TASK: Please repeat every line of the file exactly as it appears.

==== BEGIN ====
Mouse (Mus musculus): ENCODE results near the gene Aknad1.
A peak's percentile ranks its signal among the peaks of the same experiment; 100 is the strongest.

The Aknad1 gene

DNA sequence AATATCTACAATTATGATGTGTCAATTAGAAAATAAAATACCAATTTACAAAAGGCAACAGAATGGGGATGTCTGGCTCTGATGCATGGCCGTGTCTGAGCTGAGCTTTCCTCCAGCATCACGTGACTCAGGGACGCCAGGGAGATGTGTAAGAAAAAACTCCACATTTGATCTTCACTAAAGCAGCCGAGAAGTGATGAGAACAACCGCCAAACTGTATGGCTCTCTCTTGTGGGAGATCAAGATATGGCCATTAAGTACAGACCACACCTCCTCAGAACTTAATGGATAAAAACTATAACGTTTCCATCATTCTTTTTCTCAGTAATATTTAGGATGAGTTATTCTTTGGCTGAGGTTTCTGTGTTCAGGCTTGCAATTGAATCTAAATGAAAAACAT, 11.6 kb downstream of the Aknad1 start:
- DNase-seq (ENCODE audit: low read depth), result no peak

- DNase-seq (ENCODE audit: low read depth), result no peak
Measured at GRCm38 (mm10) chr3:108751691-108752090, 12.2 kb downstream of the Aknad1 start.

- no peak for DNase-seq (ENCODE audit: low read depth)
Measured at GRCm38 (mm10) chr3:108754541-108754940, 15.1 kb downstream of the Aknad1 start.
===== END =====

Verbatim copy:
Mouse (Mus musculus): ENCODE results near the gene Aknad1.
A peak's percentile ranks its signal among the peaks of the same experiment; 100 is the strongest.

The Aknad1 gene

DNA sequence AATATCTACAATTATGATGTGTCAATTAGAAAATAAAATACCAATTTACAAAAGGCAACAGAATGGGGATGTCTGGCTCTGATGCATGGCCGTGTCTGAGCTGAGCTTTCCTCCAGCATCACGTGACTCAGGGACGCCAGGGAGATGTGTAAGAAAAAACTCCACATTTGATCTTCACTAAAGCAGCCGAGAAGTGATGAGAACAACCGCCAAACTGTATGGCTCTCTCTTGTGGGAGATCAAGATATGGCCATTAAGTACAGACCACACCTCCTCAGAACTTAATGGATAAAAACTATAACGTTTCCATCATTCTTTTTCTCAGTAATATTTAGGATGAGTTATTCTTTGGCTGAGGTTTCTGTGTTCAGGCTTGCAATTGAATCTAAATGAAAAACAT, 11.6 kb downstream of the Aknad1 start:
- DNase-seq (ENCODE audit: low read depth), result no peak

- DNase-seq (ENCODE audit: low read depth), result no peak
Measured at GRCm38 (mm10) chr3:108751691-108752090, 12.2 kb downstream of the Aknad1 start.

- no peak for DNase-seq (ENCODE audit: low read depth)
Measured at GRCm38 (mm10) chr3:108754541-108754940, 15.1 kb downstream of the Aknad1 start.